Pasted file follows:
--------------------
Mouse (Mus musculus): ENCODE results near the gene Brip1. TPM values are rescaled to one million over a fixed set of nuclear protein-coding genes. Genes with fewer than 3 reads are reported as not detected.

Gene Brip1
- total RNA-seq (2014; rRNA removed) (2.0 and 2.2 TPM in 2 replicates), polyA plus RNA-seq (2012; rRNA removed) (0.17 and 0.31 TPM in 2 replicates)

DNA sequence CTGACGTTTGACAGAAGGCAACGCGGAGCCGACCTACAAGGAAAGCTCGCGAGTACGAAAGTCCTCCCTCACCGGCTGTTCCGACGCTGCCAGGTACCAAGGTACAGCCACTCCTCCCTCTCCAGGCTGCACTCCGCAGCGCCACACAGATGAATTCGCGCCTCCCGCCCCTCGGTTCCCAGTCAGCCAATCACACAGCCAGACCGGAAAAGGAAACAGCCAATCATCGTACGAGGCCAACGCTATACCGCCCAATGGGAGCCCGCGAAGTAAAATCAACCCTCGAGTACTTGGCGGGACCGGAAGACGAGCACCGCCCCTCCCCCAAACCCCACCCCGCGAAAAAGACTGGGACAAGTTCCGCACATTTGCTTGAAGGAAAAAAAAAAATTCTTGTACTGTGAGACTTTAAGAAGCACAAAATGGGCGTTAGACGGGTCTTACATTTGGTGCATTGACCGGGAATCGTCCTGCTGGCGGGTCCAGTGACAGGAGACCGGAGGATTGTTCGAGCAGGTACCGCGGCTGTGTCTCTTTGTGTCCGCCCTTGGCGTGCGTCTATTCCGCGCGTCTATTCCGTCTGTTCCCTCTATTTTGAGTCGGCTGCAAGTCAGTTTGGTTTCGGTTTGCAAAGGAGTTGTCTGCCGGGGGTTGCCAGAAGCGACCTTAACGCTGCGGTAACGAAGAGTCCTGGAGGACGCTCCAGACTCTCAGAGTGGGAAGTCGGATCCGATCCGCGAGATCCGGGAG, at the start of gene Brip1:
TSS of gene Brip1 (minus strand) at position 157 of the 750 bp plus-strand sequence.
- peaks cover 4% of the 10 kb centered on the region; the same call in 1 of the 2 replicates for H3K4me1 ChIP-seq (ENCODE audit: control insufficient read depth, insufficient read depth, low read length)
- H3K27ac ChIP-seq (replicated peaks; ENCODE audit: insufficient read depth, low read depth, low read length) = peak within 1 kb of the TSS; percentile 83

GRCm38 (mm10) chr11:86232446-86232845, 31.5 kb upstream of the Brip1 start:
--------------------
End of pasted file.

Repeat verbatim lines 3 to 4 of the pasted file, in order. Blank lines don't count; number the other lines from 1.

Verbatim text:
- total RNA-seq (2014; rRNA removed) (2.0 and 2.2 TPM in 2 replicates), polyA plus RNA-seq (2012; rRNA removed) (0.17 and 0.31 TPM in 2 replicates)

DNA sequence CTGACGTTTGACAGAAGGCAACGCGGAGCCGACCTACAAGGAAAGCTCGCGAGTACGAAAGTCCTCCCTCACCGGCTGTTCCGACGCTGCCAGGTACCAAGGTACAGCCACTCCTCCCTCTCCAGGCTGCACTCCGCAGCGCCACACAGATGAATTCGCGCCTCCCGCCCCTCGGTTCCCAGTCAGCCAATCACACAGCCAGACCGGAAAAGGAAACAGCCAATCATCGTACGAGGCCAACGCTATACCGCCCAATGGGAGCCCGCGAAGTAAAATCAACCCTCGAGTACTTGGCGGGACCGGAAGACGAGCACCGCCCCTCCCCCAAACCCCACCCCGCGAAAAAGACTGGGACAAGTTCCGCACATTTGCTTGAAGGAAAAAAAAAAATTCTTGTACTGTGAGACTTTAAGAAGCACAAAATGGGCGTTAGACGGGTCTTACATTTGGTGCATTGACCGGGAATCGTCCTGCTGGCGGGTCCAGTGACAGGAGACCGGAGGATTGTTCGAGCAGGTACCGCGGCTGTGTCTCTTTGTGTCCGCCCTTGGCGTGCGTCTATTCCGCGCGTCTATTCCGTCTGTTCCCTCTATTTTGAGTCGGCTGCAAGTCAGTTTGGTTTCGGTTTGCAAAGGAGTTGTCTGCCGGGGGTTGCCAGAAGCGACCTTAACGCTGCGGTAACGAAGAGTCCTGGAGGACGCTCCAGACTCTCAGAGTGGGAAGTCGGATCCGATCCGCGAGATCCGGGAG, at the start of gene Brip1: